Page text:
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I am making a webapp that enable users to borrow/lend books with their neighbors. Design needs various options like 'borrow', 'can-lend', 'add to wish-list' and 'read' for every book. The issues is:

  • Showing multiple buttons for each option on UI may take too much of UI space. However if UX is better in this case, it's worth going for it?
  • Showing most important option by default as button title and showing other options on hover over (or on click on Mobile) doesn't provide the best UX as user may not even realize that there are other options underneath this button.

Button with options multiple related buttons on hover over or click

What can be other options to display multiple related buttons? Thanks.

  • I thought this question is worth deliberating so I added to UX SE. If this question is too much specific to my app, please let me know I'll take this down asap. – Saurabh Hooda Jun 12 '15 at 6:15
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Why not use drop-box?

Like this:

enter image description here

It will show the default option yet affording that other options exist and show them when clicked.

mockup

download bmml source – Wireframes created with Balsamiq Mockups

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We went ahead with Obvious Always Wins principle. This is how it looks now on desktop:

Lenro book page desktop

and on mobile:

Lenro book page mobile

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The purpose of those words are not very clear.

'Read' -> Does it mean 'I have read this' or 'Read this book now': 'Borrow' -> Does it mean 'I want to borrow this book' or 'I can borrow this book'.

Sure user can figure that out in a few seconds, but he should not need to.

Option 1)

Consider grouping buttons and actions to two groups, in slightly different locations.

Have main actions visible.

[Lend now]

[ Add to wishlist ]

Place the secondary actions related to already owning this book somewhere else.

[ I own this and can lend ]

[ I have read this: rating ]

Option 2)

Just use different visual priotity, main action as a button, others as a links.

[Can lend]

Borrow

Read

Add to Wishlist

Option 3) Combination of the two above.

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  • Option 2 seems interesting. I'll design to evaluate if that can be a good solution. Thanks. – Saurabh Hooda Jun 12 '15 at 13:48
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Like you said, if the user doesn't see options in the UI, they may never know about it. It looks to me, based on your screenshot, that you've got some room underneath the image to display some options.

If you only have one visible option, include a down-arrow of some sort next to it. That way you can prompt the user there are additional options.

And like Jkarttunen said, try re-wording the options to make them more explicit.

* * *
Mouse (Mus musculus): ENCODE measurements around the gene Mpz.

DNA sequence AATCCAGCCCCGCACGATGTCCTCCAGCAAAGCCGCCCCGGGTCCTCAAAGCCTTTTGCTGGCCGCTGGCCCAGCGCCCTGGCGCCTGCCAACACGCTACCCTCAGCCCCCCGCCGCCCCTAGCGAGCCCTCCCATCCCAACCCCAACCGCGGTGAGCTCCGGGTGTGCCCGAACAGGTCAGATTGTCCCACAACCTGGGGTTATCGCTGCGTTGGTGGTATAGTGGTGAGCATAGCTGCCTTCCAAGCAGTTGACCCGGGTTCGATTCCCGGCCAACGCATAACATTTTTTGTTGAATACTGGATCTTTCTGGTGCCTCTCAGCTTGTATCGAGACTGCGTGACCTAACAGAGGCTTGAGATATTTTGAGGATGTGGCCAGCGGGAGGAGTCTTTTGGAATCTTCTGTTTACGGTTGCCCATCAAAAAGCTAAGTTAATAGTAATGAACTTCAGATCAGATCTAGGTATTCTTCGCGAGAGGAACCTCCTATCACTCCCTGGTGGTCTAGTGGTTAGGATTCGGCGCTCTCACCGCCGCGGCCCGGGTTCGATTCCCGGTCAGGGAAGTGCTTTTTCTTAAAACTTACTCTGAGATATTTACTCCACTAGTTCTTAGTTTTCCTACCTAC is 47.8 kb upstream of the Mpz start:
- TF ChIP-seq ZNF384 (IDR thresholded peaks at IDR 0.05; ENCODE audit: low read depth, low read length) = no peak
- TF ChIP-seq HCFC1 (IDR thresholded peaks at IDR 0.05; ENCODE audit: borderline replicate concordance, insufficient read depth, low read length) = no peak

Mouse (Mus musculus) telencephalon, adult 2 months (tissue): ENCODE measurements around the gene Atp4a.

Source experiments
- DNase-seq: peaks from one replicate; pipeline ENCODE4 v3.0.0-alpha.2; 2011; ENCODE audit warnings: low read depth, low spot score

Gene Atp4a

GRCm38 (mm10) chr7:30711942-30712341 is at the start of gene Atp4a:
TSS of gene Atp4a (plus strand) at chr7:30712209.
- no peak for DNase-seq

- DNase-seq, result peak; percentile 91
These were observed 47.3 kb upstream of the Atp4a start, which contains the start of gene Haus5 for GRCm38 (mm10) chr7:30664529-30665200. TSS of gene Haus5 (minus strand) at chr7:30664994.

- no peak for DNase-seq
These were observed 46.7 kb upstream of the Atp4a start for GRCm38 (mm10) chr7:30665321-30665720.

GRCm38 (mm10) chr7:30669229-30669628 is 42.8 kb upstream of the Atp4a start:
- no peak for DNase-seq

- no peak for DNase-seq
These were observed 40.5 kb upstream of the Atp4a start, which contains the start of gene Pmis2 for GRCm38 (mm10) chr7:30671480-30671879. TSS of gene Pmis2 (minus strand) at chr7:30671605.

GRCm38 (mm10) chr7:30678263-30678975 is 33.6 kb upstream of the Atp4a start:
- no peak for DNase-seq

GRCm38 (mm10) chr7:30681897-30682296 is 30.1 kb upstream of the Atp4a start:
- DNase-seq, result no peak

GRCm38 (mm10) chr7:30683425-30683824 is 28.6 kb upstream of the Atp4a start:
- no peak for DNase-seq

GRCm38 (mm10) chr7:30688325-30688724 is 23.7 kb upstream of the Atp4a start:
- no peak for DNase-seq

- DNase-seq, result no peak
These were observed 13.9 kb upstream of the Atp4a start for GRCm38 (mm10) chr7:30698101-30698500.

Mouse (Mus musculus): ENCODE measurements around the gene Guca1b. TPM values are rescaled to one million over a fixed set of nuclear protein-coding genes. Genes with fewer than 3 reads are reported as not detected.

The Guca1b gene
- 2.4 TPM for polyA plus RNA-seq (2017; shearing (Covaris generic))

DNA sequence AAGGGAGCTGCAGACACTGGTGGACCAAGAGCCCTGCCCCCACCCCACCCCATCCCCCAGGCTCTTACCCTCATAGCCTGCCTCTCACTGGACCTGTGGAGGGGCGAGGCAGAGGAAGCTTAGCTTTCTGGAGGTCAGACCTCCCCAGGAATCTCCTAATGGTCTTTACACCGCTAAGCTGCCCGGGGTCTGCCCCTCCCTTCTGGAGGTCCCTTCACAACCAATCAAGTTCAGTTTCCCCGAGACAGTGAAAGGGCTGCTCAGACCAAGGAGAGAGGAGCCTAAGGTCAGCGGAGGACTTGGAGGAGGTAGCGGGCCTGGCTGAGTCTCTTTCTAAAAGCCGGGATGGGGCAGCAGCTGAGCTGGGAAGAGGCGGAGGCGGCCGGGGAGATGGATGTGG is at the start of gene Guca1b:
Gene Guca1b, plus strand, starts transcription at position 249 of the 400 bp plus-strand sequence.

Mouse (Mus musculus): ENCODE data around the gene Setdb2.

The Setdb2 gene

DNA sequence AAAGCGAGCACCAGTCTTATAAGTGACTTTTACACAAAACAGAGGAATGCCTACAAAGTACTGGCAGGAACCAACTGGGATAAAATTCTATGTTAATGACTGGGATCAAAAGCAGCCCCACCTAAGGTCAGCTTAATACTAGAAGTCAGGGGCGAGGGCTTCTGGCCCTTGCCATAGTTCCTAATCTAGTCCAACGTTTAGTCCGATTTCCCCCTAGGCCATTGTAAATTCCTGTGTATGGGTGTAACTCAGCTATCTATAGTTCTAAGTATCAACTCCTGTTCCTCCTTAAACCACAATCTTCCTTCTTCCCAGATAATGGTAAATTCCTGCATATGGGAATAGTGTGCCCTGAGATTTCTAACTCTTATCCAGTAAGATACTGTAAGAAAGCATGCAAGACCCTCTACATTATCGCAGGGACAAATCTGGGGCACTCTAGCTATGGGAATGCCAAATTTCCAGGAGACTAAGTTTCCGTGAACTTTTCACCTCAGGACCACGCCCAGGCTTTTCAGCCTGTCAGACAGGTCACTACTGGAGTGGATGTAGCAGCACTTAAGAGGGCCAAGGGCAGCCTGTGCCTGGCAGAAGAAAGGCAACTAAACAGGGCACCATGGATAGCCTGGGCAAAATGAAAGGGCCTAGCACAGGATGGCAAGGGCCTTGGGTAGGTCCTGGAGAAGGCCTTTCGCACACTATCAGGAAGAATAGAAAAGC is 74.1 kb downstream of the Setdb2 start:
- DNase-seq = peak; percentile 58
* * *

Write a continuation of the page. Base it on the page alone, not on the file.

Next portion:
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I think you can clarify this with icons instead of words and save a lot of space.

For Borrow I would use something like an arrow pointing into a door, or downwards.

For available for lending I would use the opposite of the borrow icon. Greyed out if not available.

For read I would use a checkmark. Greyed out by default, green or other logical color if checked.

And finally for the wishlist, simply a note/list icon.

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    Why would icons be a more usable solution when icons are meaningless without prior experience? Placing arbitrary icons that can have multiple meanings do not improve the interface's ability to communicate purpose. – Evil Closet Monkey Jun 12 '15 at 17:01
  • I agree that icons are meaningless without prior experience. However, if you use icons that resemble ones many people are are familiar with, I have found that users tend to click them rather than words. It all depends on the choise of icons, and yes maybe the proposed ones are not ideal. – LvS Jun 12 '15 at 17:11
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I think the real question is what context is this book in I don't think the screenshot provided tells enough of the story. Also, what priority is the actions of the book compared to the actual details to the right of it? What problem(s) and goal(s) do these book specific actions solve?

Pseudo Problem: People can't find book actions.

Goals: Increase overall book actions visibility and raise the borrow metric by 10% upon feature release.

Pseudo Solution: Place the book above the rest of the details and pull all of the actions from the drop down and make them front facing. After they are front facing sort the buttons left to right based on what ever priority they fall under. Icons inside the buttons wouldn't hurt either to further drive their separation and visibility.

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